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Spirit in the sky

19 Jul 2012 By Jeff Glekin

Vijay Mallya’s woes at Kingfisher Airlines are infecting the rest of his empire. The airline’s debt is backed by guarantees from his holding company. That means unless he saves Kingfisher, he risks losing another jewel in his crown. With Diageo and Heineken waiting in the wings, Breakingviews has taken at look at what India’s flamboyant “Liquor Baron” can do to survive.

Kingfisher is not yet dead, but it’s certainly on life support. The airline hasn’t turned a profit since it was founded in 2005 and has seen its domestic market share fall from second to last among the country’s six big carriers. Its fleet has been scaled back from 64 planes to 16 and it has stopped flying overseas.

As far back as September 2011, Canadian research firm Veritas reckoned that Kingfisher’s debt exceeded the value of its assets. Net debt stands at $1.4 billion, while unpaid wages and taxes add a further $477 million to what it owes, according to Kotak Institutional Equities. The airline’s lead lender, State Bank of India, will not consider any fresh loans until Kingfisher raises new equity.

Banks have been holding out for some kind equity injection, perhaps from a foreign airline. But at present that is still prohibited, and even if foreign direct investment were allowed, less-indebted airlines like Spice Jet or Indigo look more attractive.

So if Mallya wants to prop up the airline he’ll have to sell other assets. His crown jewel is United Breweries, which makes Kingfisher beer. Mallya’s combined holding in that business, including various investment vehicles, is around 30 percent. At current market prices, that stake would raise around $800 million. Heineken, which already owns 37.38 percent, is the obvious buyer. Though the Dutch brewer is cautious about increasing its exposure to India’s notoriously murky beer market, it may be tempted. UB controls around half the fast-growing Indian market, and at 1.5 litre per person per year beer consumption is far behind China at 45 litres and western Europe at over 60 litres.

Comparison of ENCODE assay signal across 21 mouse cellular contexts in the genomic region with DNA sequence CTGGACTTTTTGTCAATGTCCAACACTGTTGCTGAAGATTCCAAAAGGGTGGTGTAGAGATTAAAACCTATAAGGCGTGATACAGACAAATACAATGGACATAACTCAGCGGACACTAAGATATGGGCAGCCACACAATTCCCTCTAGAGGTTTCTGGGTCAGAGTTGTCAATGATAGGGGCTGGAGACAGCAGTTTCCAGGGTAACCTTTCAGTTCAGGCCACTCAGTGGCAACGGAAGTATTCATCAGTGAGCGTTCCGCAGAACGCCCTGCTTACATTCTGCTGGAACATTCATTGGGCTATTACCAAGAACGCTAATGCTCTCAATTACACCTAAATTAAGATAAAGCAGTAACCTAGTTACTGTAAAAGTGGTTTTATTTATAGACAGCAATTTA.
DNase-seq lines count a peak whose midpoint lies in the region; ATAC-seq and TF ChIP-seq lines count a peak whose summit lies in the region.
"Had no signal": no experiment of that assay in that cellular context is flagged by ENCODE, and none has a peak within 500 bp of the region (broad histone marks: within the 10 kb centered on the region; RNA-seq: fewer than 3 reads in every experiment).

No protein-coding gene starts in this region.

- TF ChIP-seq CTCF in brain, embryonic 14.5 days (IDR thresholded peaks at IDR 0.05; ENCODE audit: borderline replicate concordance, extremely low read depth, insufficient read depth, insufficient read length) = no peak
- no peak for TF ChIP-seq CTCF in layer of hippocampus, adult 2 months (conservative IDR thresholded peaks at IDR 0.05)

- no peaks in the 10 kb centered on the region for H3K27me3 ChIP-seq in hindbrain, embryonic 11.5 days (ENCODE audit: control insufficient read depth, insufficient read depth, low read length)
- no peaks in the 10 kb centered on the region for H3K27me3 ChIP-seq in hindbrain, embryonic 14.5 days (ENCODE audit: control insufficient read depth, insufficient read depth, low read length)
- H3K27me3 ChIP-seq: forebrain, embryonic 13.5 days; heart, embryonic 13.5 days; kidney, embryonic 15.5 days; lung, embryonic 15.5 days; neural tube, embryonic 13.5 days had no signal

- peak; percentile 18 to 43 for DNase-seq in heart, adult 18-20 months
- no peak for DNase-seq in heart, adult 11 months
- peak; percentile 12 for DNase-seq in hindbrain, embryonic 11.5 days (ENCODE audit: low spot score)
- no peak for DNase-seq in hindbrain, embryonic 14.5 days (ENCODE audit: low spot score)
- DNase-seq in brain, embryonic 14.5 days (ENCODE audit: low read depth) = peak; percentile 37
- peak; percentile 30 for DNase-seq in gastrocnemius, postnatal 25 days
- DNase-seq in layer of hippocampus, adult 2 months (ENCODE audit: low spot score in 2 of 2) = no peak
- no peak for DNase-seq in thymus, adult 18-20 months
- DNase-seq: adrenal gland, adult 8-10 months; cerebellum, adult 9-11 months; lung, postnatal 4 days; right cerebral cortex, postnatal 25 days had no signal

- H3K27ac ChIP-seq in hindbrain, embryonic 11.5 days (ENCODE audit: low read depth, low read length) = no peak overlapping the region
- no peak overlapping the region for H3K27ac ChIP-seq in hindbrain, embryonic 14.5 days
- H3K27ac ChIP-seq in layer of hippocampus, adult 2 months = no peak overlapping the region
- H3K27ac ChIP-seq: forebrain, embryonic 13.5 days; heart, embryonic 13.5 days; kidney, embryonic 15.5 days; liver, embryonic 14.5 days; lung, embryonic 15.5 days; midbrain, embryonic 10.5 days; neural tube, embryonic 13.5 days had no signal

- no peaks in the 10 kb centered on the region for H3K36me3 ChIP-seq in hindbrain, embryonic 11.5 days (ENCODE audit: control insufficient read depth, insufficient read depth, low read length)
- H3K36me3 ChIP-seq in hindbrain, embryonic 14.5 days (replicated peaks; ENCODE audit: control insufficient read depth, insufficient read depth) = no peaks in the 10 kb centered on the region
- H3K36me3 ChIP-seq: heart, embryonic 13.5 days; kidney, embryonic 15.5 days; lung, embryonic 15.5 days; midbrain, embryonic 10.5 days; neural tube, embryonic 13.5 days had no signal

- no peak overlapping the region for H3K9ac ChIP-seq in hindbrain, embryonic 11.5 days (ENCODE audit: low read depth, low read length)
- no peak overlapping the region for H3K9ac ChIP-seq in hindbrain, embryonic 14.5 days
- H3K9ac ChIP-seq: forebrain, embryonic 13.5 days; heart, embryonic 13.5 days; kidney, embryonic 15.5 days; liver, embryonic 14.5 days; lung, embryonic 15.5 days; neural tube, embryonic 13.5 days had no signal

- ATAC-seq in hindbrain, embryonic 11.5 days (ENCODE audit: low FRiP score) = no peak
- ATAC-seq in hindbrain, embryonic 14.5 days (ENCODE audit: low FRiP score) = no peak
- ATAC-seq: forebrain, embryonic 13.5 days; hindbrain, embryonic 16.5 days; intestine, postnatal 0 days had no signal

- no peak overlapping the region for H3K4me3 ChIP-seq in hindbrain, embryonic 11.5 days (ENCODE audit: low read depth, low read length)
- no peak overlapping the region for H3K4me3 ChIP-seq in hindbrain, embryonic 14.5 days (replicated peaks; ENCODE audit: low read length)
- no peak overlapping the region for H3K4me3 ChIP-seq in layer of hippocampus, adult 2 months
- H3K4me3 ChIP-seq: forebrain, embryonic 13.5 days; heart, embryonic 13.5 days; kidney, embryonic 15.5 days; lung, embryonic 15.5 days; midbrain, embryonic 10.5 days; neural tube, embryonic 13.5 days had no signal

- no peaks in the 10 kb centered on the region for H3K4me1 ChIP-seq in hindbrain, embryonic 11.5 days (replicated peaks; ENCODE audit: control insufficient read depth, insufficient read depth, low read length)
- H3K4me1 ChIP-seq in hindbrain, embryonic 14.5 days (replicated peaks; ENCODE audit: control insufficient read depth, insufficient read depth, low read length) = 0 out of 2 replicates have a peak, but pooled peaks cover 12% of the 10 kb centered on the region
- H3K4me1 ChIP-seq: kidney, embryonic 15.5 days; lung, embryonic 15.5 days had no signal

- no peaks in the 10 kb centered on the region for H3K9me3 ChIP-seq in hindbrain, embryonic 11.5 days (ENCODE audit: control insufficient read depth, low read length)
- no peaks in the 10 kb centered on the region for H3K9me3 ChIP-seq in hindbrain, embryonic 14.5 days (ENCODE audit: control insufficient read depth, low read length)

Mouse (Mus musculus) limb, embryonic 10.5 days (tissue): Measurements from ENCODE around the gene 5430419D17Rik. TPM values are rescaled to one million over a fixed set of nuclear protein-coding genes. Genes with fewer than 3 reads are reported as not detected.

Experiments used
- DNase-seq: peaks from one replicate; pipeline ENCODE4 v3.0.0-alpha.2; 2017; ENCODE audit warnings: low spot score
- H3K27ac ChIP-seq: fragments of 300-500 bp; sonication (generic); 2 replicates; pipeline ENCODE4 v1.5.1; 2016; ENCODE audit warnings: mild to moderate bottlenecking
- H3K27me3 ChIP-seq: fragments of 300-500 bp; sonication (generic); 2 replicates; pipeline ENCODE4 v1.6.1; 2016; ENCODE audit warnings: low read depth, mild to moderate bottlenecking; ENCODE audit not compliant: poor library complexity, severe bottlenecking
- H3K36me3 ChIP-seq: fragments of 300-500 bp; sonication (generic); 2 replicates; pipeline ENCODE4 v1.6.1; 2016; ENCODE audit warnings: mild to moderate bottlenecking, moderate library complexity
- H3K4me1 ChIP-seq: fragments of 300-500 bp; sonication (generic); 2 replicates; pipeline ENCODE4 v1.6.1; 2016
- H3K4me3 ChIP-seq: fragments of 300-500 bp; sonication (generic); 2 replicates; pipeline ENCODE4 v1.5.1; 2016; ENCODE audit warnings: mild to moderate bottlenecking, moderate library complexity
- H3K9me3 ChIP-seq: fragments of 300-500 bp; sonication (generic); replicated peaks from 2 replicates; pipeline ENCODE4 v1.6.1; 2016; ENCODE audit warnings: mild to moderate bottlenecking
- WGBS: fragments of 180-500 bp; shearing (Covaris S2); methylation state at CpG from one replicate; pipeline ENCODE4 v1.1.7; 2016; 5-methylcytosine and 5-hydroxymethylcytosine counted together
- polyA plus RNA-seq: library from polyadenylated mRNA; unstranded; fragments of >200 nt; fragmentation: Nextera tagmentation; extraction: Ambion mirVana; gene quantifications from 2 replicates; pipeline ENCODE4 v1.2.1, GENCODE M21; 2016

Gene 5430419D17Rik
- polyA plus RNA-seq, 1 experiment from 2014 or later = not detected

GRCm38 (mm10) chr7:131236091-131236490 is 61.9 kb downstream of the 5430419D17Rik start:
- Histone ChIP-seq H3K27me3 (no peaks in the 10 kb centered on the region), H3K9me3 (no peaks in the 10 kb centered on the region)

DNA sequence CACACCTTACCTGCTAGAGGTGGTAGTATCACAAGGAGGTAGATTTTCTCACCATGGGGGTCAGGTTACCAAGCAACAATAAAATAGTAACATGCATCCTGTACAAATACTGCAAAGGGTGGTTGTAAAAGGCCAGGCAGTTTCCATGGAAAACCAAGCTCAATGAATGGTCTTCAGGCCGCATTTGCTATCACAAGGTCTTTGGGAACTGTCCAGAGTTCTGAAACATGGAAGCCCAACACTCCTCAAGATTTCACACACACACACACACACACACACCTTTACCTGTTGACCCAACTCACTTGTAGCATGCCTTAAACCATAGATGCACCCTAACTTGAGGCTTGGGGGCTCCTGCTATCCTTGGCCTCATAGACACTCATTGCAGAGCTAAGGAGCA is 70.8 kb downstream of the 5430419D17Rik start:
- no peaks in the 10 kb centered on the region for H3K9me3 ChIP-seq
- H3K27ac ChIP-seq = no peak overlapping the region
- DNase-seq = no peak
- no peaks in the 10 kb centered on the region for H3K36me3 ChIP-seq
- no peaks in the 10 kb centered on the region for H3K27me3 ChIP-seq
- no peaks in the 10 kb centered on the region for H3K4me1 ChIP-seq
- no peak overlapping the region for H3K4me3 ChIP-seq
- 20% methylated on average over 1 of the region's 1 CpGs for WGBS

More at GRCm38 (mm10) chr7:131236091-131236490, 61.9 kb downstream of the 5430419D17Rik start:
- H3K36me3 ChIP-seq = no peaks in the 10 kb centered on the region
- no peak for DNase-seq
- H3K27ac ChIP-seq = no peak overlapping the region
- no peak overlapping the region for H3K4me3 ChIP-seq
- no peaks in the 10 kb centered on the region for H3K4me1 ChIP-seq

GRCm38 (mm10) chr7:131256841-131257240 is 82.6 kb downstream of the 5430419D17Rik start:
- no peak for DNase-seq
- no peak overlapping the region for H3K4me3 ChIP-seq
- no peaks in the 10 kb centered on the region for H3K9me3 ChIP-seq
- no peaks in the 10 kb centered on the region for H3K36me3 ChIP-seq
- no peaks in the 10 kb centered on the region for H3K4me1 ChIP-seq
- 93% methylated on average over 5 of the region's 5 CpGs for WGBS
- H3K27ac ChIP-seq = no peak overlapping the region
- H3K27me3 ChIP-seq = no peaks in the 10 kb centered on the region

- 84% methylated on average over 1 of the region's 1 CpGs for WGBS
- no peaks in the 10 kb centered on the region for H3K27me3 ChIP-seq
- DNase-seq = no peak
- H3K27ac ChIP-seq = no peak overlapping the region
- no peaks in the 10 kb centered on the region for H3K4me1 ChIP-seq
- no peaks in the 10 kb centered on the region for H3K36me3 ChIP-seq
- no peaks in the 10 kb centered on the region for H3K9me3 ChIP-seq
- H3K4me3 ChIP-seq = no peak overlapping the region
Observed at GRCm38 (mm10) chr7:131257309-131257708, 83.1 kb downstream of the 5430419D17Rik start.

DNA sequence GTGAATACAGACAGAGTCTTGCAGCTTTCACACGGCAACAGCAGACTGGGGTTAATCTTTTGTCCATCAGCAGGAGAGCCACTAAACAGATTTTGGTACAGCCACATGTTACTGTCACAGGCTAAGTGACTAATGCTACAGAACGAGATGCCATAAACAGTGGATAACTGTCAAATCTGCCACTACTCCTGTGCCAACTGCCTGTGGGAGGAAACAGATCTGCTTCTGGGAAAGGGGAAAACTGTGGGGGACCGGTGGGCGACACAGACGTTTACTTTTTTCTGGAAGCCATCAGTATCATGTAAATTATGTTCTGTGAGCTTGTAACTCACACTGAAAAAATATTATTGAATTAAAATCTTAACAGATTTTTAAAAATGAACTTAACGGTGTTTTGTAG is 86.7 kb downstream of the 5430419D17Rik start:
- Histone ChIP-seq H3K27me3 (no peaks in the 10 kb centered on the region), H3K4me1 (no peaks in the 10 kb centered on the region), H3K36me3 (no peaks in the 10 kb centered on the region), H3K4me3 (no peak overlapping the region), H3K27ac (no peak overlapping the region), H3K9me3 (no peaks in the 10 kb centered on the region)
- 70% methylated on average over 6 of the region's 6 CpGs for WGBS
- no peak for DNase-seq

But why sell a good business to save a failing airline? While Mallya has pledged shares in almost all his other businesses to secure loans, his UB stock is largely unencumbered. Kingfisher beer has become his hallmark and pride alone is likely to ensure that he’ll do everything he can to keep it.

That leaves United Spirits, which owns Whyte & Mackay and is the largest sprits-maker in the world by volume. But that business may already be out of Mallya’s control. Though his 30 percent stake is worth around $560 million, 94.42 percent of those shares have been pledged as collateral for loans according to Bombay Stock Exchange data. A collapse of his airline could trigger a crisis in his holding company United Beverages Holdings, which in turn could put the shares he’s pledged in United Spirits at risk. Diageo is a likely suitor, and with Mallya out of the picture the drinks group would have a free rein.

In the India of old, the politically powerful Mallya might have been able to twist some arms to get creditors, which are mostly state banks, to keep his airline aloft. In the current climate that kind of bailout looks impossible. Nevertheless, with the consortium of largely state banks dithering, a mixture of foreign investment, a haircut for creditors and an equity infusion from Mallya could in theory save Kingfisher. If the business was then able to cut costs and get some tax breaks on aviation fuel, as the government has hinted, there’s actually no reason why it should not be a long-term success. India’s aviation industry has grown at 16 percent every year in passenger traffic terms over the past decade and air travel penetration in India remains among the lowest in the world.

If the banks pull the plug, Mallya risks losing both the airline and his liquor business. But in order to find the cash for the rescue he may have to sell shares in his United Breweries. In order to survive, Mallya may have to choose which drink he prefers: whiskey on the rocks, or a frothy beer?


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